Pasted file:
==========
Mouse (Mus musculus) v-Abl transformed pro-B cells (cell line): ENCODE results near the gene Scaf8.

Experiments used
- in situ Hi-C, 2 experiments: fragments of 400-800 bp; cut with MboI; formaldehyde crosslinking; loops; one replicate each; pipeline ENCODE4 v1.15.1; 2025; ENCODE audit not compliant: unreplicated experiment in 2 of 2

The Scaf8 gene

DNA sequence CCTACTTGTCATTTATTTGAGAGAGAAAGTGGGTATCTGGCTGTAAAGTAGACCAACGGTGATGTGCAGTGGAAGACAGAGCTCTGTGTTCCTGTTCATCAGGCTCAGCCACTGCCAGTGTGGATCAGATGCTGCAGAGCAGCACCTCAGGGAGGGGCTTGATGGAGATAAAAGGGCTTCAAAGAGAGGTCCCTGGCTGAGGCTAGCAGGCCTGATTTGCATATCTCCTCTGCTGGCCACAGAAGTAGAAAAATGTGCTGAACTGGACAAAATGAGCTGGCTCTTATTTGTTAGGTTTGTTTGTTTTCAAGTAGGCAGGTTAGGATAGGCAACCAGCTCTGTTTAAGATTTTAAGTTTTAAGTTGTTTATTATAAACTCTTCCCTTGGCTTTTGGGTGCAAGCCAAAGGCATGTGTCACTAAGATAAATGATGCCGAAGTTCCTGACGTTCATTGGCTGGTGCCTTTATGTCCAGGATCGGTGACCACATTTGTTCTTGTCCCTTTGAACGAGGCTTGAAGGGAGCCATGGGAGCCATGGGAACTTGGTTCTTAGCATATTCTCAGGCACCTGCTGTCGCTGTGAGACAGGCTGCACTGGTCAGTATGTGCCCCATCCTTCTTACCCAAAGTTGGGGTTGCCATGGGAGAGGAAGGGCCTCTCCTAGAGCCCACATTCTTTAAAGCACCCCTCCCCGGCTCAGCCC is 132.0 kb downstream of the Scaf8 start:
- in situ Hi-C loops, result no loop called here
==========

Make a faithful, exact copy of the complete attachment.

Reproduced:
Mouse (Mus musculus) v-Abl transformed pro-B cells (cell line): ENCODE results near the gene Scaf8.

Experiments used
- in situ Hi-C, 2 experiments: fragments of 400-800 bp; cut with MboI; formaldehyde crosslinking; loops; one replicate each; pipeline ENCODE4 v1.15.1; 2025; ENCODE audit not compliant: unreplicated experiment in 2 of 2

The Scaf8 gene

DNA sequence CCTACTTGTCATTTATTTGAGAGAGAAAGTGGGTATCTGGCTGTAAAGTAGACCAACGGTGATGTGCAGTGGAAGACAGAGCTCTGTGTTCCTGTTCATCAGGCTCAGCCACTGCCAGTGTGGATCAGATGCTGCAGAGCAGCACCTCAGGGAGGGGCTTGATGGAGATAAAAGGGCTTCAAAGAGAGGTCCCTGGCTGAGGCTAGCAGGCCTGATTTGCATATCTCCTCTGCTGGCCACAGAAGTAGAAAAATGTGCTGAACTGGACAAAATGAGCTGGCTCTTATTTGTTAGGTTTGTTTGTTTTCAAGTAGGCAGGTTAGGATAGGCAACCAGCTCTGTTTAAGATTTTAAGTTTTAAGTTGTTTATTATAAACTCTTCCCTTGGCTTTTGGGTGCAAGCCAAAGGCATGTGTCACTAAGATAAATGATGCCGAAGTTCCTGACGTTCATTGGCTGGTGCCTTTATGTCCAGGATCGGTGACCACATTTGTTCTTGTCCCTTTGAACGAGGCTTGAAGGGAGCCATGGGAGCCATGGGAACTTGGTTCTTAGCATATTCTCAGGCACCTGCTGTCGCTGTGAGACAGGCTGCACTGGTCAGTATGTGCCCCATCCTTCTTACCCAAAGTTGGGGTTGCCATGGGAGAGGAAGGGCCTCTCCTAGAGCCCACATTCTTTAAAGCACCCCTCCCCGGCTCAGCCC is 132.0 kb downstream of the Scaf8 start:
- in situ Hi-C loops, result no loop called here